It Doesn’t Have to Be Lonely at the Top

Mentoring word cluster

When I became general manager of Outpost Natural Foods in 1986, I had already been working at the co-op for seven years doing ordering, receiving, merchandising, marketing, managing, and assisting the general manager (GM) with board work. So naturally that made me the prime candidate for the GM job, since I was already skilled in operations, right?

I sure had hoped the answer to that question would be “yes,” as I felt only somewhat prepared for the bigger job ahead. But as the weeks and months passed, I anxiously wondered when someone was going to discover how I really felt about the job: I felt as though I was “faking it” through each day.

From faking it to making it

At this point, enter in the board’s wisdom. I was lucky enough back in the day to have board members who were vested in my success as general manager, and so they found a business person in the community to coach me and help build my business acumen. I refer to this relationship as Mentor1.0: “the board looking out for the development of the general manager.” While my mentor didn’t know the co-op structure or retail grocery very well, he was able to assess my skills and abilities and advise me in how I could improve and become more skilled for the job. This worked pretty well for me and helped me understand what a higher level of managing really meant.

After Mentor1.0 finished his gig with me, I was still struggling to understand some of the nuances of retail operations and getting the co-op back to profitability following our store relocation. Enter in Mentor2.0: “an experienced peer in the co-op sector who wants to pass along their experience to others.” Many readers may be familiar with his name, Howard Bowers, since today there is a co-op educational fund set up in his memory.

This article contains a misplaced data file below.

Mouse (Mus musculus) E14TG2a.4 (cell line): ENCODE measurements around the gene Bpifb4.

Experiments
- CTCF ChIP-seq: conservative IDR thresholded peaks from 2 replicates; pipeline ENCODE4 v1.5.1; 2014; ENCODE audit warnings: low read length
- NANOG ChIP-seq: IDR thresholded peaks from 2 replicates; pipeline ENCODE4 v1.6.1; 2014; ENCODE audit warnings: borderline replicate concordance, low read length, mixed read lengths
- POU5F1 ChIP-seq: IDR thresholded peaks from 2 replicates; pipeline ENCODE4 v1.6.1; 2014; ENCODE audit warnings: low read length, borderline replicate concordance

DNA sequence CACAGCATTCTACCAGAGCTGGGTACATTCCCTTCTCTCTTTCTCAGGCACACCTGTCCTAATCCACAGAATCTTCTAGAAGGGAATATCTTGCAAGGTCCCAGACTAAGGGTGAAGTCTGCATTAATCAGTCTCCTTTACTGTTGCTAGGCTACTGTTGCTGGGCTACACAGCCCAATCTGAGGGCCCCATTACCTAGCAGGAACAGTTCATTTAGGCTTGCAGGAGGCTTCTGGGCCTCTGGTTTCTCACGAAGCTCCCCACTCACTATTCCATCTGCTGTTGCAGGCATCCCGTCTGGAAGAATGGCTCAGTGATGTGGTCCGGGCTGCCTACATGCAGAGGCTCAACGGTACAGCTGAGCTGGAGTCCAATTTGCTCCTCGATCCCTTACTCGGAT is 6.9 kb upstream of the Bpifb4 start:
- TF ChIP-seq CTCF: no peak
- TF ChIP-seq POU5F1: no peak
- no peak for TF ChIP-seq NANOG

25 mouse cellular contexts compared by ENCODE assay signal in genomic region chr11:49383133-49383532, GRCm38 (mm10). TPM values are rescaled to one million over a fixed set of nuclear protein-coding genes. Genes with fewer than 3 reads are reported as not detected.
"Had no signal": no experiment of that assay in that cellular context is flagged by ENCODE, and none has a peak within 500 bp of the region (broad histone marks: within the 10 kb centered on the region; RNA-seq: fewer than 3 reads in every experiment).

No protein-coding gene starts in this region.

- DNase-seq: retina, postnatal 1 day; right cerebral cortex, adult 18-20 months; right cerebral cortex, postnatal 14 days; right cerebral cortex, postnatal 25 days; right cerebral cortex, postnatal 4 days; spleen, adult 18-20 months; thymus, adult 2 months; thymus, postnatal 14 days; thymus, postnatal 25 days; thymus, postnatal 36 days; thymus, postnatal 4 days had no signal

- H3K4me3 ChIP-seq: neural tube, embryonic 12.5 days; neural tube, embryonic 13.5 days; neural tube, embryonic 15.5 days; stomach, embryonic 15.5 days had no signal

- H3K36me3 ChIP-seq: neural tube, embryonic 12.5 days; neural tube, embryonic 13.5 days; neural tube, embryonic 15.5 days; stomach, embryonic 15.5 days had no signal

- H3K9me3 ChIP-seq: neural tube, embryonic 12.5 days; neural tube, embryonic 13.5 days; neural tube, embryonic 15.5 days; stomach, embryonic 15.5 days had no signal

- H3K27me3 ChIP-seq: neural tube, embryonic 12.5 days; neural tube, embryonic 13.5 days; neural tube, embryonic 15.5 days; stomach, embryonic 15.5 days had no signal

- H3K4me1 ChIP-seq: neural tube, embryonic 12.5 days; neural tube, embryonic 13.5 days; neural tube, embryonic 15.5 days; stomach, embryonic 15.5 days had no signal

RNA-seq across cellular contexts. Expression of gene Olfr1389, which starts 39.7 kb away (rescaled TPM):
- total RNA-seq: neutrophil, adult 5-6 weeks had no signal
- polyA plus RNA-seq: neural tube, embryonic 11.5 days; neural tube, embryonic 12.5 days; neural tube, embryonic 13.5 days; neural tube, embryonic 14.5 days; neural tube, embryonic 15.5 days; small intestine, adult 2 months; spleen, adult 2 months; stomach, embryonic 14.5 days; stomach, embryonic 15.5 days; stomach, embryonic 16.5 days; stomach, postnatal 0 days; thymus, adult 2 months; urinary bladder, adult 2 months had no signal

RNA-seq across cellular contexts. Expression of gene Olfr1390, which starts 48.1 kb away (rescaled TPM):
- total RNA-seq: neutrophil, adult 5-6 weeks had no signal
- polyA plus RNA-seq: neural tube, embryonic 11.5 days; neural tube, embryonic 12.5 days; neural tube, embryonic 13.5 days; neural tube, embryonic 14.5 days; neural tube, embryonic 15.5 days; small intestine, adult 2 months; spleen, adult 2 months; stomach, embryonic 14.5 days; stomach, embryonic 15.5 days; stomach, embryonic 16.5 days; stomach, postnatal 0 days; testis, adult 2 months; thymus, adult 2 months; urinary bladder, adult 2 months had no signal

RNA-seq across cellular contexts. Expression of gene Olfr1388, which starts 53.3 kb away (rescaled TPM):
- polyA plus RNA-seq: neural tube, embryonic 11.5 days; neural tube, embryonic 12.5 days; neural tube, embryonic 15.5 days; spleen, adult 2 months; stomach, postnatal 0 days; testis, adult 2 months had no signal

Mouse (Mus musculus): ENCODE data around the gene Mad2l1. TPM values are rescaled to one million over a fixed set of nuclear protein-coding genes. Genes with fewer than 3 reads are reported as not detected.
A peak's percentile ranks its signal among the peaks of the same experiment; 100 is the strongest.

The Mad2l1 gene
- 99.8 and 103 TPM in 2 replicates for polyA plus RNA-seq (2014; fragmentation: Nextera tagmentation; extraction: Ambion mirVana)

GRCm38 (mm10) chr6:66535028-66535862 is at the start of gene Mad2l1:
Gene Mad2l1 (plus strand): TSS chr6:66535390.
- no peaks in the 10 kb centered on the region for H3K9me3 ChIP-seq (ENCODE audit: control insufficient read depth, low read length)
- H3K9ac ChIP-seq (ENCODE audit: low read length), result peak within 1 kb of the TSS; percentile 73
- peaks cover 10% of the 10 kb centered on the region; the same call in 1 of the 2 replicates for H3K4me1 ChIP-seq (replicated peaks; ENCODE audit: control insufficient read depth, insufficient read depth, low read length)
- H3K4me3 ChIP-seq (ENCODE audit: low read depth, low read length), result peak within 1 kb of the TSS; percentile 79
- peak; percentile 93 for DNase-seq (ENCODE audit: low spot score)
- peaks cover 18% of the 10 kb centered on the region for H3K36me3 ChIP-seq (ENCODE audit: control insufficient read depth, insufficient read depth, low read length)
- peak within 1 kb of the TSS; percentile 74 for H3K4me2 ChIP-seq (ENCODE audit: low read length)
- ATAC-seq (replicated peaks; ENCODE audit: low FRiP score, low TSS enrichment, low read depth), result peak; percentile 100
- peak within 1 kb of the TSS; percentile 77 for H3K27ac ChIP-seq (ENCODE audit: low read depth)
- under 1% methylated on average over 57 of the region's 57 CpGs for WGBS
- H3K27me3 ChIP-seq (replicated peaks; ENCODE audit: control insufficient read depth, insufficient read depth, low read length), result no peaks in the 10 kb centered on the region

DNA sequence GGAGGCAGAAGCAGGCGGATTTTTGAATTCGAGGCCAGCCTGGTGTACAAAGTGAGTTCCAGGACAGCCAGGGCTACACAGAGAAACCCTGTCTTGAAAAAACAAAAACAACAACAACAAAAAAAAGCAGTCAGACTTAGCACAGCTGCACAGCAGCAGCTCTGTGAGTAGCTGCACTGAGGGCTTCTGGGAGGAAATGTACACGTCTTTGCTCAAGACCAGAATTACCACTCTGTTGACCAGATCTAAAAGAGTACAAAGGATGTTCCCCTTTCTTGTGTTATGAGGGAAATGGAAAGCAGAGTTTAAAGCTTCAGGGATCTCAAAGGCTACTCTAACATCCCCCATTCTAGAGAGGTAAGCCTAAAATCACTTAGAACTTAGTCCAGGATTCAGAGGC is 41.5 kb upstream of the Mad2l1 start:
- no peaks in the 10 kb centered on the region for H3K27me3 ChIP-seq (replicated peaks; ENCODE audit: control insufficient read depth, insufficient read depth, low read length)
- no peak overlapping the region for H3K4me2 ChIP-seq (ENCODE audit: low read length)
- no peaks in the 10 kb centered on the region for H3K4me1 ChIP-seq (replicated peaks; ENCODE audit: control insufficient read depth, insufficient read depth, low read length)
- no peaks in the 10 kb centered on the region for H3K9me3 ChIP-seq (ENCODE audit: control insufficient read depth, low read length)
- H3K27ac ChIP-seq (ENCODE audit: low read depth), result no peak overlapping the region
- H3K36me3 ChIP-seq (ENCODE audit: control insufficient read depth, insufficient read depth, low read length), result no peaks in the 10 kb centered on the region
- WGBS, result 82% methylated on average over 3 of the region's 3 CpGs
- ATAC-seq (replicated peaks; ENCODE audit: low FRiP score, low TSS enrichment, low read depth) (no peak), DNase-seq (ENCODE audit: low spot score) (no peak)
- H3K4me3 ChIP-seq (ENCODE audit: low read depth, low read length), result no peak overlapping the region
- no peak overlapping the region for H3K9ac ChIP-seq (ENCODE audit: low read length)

Howard invited me and our management team down to his store in Chicago and spent the day with us helping grow our knowledge in labor management, margin control, and building profitability. Seeing an experienced peer in action was amazing to me and I soaked up as much information as I could. We kept in touch over the years, and he continued to help me evaluate what I knew and what I needed to know to as general manager of a growing organization.

While there were other peers, coaches, workshops and mentors for me throughout my now thirty-two years as general manager, I want to point out the third type of relationship of my choosing, Mentor3.0: “the person selected by the general manager to teach them accelerated skill sets.” In my case I really needed to learn more about strategic planning and how to build a multi-year plan that included growth strategies, goals and measurements, and inspiration to lead my co-op towards that future vision.

Mentoring can make a difference

I tell my story not only because I’ve now taken on a new role of coach and mentor with CDS Consulting Services, but because I’m not alone in my experience. Many newer and some tenured general managers are either at the Mentor1.0 situation, where the board is intervening, or Mentor2.0, where they are looking for help from other general managers. Every general manager deserves to reach Mentor3.0, where the knowledge desired is part of their plan for their personal and professional development. Mentoring can make a difference.